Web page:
Steve Craig, a North Lawrence resident who has one of the last remaining Grumman F4F-3 Wildcat fighter planes, chatted online with World Online readers Wednesday evening.
Shawn: My name Shawn, and I want to be a pilot when I get older. What can I do to learn more about flying?
Steve Craig: I would encourage you to read as much as you can about aircraft developments and history. Depending upon your age and your parent's thoughts on this, I would encourage you to come out to the airport and take a flying lesson with an accomplished instructor. The Federal Aviation Administration establishes a minimum of 1000 hours of flying time for attempting to qualify for a type rating in an aircraft such as the Wildcat. Additionally you should have a fair amount of time in high performance in tailwheel aircraft. Your first flight is solo... there are no 2 seat Wildcats.
Warbird watcher: Do the guns on your plane work? Have you ever fired them?
Steve Craig: The four 50-caliber Browning machine guns are not operational. The receivers have been demilitarized for obvious safety reasons.
Jayhawk: Can you land the Wildcat at big airports, like KCI? I wonder where the biggest airport you've ever landed that plane at is.
Steve Craig: The FAA regulations establish operating limitations for all high horsepower fighter aircraft, which restricts them from operation from class "B" airspace such as KCI's. However the plane can be flown into any other major airport and could be flown into KCI with prior permission.
Cessna Pilot: What's the hardest thing to do when flying your Wildcat? I read somehwere that the landing gear has to be cranked down by hand.
Steve Craig: The landing gear as to be cranked up with your right hand, and it takes 29 turns for each retraction or extension. Lowering the gear is fairly easy as gravity helps. One of the more uncomfortable tasks in flying the Wildcat is retracting the gear shortly after take-off because you have to take your left hand off the throttle, retract the gear with your right, and fly the plane with your left hand - all shortly after getting the plane airborne.
Wildcat Fan: (And no, I don't mean K-State) How many air shows do you take the plane to? How do you decide which ones? When's the next chance to see your warbird fly?
Steve Craig: I hope to get it to eight or 10 air shows this coming summer. I decide which air show based on my schedule, weather, and expected attendance. I try to fly it on nice weekends in the local area.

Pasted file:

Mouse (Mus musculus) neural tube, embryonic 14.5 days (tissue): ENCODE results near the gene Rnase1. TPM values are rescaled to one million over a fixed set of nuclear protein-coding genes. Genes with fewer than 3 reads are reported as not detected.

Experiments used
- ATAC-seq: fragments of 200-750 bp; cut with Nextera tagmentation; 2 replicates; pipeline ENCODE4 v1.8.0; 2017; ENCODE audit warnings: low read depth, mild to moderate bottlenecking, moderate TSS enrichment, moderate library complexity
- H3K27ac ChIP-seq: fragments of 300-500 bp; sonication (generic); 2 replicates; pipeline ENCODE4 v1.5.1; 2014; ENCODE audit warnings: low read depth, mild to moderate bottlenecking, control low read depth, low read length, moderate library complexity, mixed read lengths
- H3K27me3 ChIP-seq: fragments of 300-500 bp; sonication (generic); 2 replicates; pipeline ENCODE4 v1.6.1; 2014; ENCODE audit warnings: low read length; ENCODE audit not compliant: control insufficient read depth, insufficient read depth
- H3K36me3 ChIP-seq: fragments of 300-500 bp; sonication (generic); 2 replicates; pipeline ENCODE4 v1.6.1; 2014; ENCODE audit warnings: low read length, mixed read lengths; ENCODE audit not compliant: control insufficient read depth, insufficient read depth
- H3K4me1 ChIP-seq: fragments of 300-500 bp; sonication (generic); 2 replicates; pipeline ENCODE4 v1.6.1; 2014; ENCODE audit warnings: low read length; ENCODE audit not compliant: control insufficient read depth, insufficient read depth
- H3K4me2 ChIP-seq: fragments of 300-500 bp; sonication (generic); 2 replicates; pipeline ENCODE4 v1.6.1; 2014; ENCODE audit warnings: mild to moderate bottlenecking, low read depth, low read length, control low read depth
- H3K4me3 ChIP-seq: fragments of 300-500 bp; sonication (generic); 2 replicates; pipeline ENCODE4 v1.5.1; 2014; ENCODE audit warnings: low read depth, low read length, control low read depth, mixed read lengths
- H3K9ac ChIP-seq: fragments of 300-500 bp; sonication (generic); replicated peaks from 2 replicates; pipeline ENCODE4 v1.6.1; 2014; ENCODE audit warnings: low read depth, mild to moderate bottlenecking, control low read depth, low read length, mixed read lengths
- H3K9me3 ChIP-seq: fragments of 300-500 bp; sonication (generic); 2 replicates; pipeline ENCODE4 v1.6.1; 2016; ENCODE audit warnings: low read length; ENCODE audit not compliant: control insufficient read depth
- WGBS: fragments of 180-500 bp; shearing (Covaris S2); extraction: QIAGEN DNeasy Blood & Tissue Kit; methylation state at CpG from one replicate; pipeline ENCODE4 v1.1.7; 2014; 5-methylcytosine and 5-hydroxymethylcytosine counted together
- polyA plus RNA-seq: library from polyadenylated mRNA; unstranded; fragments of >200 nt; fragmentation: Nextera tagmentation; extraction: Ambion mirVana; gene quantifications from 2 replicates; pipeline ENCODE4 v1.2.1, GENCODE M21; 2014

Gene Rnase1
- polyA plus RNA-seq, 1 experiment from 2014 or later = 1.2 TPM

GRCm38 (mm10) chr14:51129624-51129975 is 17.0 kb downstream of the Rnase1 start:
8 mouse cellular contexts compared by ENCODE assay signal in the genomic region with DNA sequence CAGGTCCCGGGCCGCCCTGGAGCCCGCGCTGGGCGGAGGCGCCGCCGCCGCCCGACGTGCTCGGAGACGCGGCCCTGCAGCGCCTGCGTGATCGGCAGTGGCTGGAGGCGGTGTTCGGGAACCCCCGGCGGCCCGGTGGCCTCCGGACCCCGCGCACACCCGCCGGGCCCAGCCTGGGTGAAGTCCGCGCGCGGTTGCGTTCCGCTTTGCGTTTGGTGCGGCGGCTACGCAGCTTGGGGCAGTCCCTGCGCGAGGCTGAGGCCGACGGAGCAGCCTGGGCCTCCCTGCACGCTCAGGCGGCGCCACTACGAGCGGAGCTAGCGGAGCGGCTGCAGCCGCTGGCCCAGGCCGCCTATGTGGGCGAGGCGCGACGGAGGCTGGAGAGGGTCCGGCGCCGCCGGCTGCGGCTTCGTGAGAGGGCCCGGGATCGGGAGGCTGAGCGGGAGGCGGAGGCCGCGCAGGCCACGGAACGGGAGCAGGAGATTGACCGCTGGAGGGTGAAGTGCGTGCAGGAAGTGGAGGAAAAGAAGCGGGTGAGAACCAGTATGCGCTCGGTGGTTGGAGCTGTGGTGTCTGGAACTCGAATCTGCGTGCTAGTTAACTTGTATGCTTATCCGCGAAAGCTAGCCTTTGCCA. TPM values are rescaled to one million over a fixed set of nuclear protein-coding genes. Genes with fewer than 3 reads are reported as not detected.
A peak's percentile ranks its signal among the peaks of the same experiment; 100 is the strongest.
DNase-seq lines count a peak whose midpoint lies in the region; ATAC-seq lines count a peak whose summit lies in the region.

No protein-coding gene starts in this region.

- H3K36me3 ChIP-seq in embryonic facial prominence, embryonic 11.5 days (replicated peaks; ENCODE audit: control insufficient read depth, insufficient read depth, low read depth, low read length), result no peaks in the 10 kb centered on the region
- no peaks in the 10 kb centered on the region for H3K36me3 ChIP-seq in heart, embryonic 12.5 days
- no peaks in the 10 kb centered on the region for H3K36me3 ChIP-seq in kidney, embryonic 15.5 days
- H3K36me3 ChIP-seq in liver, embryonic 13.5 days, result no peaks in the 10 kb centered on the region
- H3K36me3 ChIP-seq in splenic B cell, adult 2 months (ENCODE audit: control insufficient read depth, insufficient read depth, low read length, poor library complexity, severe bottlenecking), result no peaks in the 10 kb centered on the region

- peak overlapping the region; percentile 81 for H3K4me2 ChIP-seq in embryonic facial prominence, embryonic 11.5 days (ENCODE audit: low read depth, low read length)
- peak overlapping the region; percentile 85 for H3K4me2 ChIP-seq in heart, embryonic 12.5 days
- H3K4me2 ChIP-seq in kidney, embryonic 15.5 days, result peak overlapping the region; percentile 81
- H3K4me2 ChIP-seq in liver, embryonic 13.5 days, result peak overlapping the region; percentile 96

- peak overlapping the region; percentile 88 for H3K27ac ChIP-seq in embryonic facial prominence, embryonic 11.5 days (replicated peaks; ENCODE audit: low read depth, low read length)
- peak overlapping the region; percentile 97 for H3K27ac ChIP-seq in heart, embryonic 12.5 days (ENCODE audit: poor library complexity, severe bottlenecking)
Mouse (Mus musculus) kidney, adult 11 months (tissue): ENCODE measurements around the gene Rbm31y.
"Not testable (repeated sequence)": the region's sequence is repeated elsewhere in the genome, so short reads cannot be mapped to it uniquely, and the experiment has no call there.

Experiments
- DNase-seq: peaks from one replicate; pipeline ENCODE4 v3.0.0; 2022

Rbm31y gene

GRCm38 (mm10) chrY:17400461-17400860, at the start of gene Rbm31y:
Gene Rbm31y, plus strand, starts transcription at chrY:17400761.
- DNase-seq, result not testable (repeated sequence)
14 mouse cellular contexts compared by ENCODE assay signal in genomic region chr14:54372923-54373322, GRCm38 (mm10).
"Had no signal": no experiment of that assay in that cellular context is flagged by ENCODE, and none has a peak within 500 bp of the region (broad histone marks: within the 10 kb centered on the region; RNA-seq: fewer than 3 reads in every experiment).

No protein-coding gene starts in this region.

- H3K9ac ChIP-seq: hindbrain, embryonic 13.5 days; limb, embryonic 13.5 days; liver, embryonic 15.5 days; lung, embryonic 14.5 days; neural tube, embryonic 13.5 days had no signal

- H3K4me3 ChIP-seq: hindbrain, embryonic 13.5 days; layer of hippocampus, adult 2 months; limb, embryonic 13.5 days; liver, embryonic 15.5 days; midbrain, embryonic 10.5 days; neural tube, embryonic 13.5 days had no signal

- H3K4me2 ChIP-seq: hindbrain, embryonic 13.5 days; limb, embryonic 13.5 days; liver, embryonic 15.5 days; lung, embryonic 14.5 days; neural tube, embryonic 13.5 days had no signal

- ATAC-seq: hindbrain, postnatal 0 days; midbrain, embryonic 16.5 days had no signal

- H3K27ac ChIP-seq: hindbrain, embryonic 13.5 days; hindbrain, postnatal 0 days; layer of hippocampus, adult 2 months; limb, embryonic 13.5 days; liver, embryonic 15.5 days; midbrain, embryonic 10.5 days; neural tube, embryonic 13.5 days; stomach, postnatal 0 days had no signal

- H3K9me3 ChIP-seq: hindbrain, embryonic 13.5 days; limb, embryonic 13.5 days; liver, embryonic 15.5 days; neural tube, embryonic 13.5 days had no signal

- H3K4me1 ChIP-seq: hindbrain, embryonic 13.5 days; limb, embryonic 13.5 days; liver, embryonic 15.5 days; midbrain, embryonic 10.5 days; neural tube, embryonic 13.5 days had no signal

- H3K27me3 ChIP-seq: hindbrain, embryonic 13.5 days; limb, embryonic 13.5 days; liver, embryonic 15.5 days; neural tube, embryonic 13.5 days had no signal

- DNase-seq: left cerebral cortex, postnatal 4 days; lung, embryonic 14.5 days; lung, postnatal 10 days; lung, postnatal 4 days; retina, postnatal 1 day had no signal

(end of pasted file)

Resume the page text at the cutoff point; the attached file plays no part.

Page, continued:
Roy Daniels: What happened to Butch O'Hare? The only official news I ever heard, when he got back to the States, was he got the Medal of Honor. But we heard, on the rumor mill (you know how rumors get going in the Navy) that he'd gone into a test program for some kind of night fighter that was being developed for the Navy. We heard he got killed in a test flight. Do you know what happened to him?
Steve Craig: He was the first navy pilot awarded the medal of honor in WWII but was tragically killed a year and a half later flying in a F6F Hellcat on a night mission in the fall of 1943.
Ann: To what do you attribute the growing popularity of air shows around the country?
Steve Craig: Pilots and non-pilots alike seem to be interested in airplanes. I also believe that many people are naturally drawn to history and particularly to stories of heroism and sacrifice.
Frank: I have a son who is very interested in airplanes, especially World War II era fighters. I would like very much for him to see your plane when he gets back from college this summer. What air shows will you be performing at?
Steve Craig: I'd be delighted for both of you to come out to the airport and see the plane and talk about it. Feel free to call Hetrick Aviation at the Lawrence airport.
Dale: What aircraft would you most like to pilot which you haven't had the opportunity to do?
Steve Craig: I'd love to have an opportunity to fly the F8F Bearcat, another WWII navy/marine corps fighter. I'd also like to have the opportunity to fly the P40 Warhawk, an army WWII fighter. It was basically the army's counterpart to the wildcat.
Airdale: Of the aircraft you've owned and flown, which would you say was the most exhilerating to fly?
Steve Craig: Of the planes I've flown, the Mig-15 is very high on the exhilaration scale. But my favorites are the Wildcat and the P-51 Mustang, an army air corps fighter.
Jason: Mr. Craig, is this the first warbird you have owned and if not what other planes have you owned in the past?
Steve Craig: This is the high horsepower fighter I've actually owned. I have flown some other fighters, and have owned some high performance modern tailwheel aircraft. A number of years ago I also owned a PT-17 Stearman. I also have a number of hours in the T6/SNJ trainer aircraft.
Dave: Do you still fly commercial?
Steve Craig: I have a commercial license. I do not fly commercially - years ago I did, but I really use it for personal transportation and it's become really a hobby.
John: How did you get to the point where you can fly that warbird you have? I'm an aspiring pilot and am curious about owning my own someday.
Steve Craig: You asked a very good question but one that's difficult to answer in a few words. Feel freet to call me as I'd like to answer your questions fully.
River City: Do you have a special hangar for your plane?
Steve Craig: My hangar was at the airport long before the city built their new T hangars.
Moderator: That wraps up our chat with Steve Craig. Thanks for joining us.